Edit

If we consider the data set outside its specific context, we could have obtained a better fit using $$y=a-b\, e^{cx}\tag 3$$ which leads to a sum of squares equal to $4.97$ with the following parameters $$\begin{array}{clclclclc} \text{} & \text{Estimate} & \text{Standard Error} & \text{Confidence Interval} \\ a & 22.1098 & 0.5276 & \{20.9968,23.2229\} \\ b & 1.57255 & 0.3101 & \{0.91830,2.22680\} \\ c & 0.12823 & 0.0092 & \{0.10875,0.14771\} \\ \end{array}$$ leading to the following results $$\left( \begin{array}{ccc} x & y & (3) \\ 0 & 20 & 20.5373 \\ 1 & 20 & 20.3221 \\ 2 & 20 & 20.0775 \\ 3 & 20 & 19.7995 \\ 4 & 20 & 19.4834 \\ 5 & 20 & 19.1241 \\ 6 & 18 & 18.7156 \\ 7 & 18 & 18.2513 \\ 8 & 18 & 17.7234 \\ 9 & 18 & 17.1233 \\ 10 & 16 & 16.4410 \\ 11 & 16 & 15.6655 \\ 12 & 14 & 14.7838 \\ 13 & 14 & 13.7816 \\ 14 & 12 & 12.6422 \\ 15 & 12 & 11.3469 \\ 16 & 10 & 9.87440 \\ 17 & 8 & 8.20046 \\ 18 & 6 & 6.29750 \\ 19 & 4 & 4.13420 \\ 20 & 2 & 1.67494 \end{array} \right)$$

• @Wilson. Basically you did most of it by yourself. For the remaing, code in Excel the last recurrence relation. That's all. It is very simple. Tell me what you do not understand. Cheers. – Claude Leibovici Aug 27 '18 at 6:19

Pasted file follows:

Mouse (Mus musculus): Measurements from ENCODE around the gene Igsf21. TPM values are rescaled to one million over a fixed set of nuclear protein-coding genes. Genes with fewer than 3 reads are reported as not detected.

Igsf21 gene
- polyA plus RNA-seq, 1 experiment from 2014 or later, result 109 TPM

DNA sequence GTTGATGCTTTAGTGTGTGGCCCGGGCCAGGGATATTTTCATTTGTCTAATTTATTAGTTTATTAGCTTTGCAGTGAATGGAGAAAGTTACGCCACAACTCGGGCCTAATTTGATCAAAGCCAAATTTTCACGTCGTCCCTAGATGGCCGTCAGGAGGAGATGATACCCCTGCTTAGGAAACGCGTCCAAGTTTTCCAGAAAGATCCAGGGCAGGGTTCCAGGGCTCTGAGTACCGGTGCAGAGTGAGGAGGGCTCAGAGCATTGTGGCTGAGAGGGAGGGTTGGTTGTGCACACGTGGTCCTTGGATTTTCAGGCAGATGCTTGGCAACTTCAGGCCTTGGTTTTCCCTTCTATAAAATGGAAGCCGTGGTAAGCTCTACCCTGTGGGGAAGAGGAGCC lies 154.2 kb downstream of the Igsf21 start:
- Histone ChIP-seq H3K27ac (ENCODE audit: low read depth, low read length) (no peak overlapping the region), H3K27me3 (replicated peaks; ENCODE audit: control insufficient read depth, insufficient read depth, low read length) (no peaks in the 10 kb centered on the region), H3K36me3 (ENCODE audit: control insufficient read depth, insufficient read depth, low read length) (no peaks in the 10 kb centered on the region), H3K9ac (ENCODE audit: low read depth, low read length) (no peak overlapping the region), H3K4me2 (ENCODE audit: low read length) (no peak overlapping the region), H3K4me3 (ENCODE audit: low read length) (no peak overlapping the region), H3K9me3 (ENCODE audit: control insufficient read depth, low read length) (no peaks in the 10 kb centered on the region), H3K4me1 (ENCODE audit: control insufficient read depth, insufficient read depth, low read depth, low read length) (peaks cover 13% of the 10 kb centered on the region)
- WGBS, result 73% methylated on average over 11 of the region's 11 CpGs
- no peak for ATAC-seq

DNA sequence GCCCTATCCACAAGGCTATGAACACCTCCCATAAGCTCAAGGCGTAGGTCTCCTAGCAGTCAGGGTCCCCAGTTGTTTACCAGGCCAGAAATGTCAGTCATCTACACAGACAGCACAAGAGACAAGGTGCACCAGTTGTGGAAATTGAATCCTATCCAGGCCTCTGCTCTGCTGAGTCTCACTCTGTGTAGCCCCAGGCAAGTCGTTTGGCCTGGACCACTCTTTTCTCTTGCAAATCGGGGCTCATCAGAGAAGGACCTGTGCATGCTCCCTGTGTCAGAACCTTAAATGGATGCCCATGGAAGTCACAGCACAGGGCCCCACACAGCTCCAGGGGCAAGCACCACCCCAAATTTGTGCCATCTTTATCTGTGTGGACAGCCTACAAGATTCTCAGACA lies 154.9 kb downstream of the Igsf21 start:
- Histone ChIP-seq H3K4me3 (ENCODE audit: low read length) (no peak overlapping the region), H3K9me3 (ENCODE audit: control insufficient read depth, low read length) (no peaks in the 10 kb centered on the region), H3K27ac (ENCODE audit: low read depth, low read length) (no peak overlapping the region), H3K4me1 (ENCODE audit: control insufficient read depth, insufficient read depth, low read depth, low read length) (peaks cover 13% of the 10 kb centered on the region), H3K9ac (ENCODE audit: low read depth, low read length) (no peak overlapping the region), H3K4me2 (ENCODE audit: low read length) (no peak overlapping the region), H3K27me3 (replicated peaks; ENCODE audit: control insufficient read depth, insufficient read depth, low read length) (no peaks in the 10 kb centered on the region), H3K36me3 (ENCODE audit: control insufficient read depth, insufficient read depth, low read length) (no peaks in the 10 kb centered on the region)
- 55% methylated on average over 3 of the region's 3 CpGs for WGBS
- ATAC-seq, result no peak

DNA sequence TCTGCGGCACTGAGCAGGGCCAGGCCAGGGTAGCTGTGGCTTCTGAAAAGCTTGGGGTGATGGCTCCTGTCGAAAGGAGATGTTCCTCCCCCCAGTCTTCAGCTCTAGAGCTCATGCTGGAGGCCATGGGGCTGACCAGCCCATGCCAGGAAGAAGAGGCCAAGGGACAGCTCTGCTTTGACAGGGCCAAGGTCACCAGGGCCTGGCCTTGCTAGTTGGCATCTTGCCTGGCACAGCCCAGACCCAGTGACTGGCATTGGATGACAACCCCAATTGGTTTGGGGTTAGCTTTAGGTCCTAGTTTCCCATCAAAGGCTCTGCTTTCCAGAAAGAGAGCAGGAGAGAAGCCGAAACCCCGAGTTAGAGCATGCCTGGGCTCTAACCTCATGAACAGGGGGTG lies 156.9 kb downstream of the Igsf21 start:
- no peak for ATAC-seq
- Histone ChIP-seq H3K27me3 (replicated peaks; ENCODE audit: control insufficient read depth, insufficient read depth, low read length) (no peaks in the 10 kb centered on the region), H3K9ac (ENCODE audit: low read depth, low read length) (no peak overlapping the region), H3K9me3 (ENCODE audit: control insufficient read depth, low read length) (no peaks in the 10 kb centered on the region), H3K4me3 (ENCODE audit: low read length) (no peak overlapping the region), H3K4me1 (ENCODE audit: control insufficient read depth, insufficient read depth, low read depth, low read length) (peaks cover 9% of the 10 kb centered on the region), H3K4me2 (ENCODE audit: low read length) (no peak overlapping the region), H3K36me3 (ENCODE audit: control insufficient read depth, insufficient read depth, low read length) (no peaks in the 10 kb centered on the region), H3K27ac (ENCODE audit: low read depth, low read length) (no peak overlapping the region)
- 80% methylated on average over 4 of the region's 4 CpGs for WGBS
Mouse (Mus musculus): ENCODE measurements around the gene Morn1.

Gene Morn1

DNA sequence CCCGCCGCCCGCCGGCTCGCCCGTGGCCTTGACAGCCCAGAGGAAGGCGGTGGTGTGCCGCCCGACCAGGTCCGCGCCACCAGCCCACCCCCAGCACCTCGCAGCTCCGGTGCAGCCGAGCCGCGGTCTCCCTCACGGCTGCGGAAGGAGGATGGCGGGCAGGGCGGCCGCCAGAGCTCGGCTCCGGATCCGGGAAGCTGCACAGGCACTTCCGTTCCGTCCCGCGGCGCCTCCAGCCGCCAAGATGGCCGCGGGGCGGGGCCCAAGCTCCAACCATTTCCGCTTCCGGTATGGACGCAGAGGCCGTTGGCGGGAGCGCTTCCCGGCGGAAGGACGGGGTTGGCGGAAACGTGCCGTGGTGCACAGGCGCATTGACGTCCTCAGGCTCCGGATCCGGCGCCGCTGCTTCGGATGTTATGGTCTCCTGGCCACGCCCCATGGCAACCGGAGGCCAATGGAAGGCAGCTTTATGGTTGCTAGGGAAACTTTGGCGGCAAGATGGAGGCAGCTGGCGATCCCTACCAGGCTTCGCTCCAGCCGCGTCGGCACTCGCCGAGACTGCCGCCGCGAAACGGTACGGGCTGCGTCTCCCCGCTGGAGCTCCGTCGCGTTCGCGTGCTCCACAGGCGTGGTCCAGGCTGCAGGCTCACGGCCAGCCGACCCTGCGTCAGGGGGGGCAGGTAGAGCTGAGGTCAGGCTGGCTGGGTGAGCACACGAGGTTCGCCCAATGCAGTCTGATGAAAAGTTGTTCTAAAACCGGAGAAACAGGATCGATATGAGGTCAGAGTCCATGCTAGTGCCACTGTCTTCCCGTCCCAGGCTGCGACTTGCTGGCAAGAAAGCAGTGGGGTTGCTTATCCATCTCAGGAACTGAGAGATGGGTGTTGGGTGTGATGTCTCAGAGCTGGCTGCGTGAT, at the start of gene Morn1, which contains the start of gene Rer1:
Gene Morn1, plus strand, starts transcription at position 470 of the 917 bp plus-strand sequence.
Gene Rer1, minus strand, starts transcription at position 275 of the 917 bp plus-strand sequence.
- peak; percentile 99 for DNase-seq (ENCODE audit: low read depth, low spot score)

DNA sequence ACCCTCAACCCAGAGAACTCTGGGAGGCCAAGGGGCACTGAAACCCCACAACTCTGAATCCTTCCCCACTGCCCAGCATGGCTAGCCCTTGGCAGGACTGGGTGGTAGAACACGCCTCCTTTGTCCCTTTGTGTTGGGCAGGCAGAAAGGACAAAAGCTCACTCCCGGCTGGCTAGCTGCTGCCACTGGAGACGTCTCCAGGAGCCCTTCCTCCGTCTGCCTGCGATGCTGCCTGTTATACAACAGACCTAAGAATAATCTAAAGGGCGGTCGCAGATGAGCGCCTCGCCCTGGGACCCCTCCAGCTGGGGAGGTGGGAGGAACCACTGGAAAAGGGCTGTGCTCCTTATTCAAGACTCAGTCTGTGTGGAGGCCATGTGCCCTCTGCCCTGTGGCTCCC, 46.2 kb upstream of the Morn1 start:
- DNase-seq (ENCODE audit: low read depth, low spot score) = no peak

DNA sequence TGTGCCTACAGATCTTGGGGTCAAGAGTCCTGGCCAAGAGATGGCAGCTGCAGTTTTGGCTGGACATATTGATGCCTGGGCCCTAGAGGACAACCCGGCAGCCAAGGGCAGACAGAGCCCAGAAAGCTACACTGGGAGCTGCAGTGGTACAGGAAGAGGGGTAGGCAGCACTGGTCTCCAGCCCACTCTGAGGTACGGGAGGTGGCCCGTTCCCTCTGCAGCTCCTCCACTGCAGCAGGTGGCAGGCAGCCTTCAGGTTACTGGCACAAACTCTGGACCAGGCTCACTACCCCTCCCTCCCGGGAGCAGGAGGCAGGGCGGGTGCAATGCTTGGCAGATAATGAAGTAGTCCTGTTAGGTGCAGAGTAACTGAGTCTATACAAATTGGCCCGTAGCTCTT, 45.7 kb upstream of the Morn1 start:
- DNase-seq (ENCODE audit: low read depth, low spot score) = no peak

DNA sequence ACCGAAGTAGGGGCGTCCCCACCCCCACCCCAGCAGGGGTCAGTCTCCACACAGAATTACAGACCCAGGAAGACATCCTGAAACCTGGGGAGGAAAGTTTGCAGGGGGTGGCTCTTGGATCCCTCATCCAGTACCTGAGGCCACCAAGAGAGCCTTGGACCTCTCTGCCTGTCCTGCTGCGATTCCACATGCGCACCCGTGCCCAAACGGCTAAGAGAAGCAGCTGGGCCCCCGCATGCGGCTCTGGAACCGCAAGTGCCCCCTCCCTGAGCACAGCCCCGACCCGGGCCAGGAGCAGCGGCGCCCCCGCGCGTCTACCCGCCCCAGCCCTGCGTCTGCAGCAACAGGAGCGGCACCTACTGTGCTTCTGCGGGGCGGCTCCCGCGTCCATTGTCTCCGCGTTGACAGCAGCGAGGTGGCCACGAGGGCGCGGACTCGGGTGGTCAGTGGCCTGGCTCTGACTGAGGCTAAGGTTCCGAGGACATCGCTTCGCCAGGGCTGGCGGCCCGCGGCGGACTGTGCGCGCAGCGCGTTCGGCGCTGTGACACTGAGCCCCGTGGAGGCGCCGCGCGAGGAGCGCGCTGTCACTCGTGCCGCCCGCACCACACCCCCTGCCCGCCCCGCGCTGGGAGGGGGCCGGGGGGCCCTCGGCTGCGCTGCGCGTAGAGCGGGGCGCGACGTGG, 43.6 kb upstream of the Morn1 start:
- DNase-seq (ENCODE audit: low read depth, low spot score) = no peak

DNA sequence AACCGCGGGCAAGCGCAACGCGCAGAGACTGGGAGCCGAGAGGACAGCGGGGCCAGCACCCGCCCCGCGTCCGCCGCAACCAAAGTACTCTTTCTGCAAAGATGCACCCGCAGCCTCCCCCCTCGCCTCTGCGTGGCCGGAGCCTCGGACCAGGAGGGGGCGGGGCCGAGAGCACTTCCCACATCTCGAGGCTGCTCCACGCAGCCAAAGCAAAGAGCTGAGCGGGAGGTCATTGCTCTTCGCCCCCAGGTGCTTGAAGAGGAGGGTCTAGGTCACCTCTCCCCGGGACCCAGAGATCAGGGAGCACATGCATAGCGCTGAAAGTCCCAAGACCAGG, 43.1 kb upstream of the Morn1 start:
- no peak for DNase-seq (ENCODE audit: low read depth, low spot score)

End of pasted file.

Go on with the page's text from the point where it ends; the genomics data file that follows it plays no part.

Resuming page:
• Can you clarify what you mean by this?: But this is only the preliminary step since what is measured is y and not log(21−y). So, you need to continue with a nonlinear regression using this estimate. This would lead to a=0.149140. Where did 0.149140 come from? – Wilson Aug 27 '18 at 22:07
• @Wilson. The two models are not the same; so the parameters are not identical (except if the model was perfect and no error at all in the $y$'s. The first step (using logarithms) allows a qucik and easy estimate of $a$. Now, using model $(1)$, you have to tune it for final solution. This is given by the nonlinear regression. – Claude Leibovici Aug 28 '18 at 2:10
• Thank you for the follow-up/edit to your answer. I missed it before, but I see it now. – Wilson Sep 16 '18 at 20:06
• @Wilson. You are welcome ! I would prefer Basic exponential regression – Claude Leibovici Sep 17 '18 at 2:36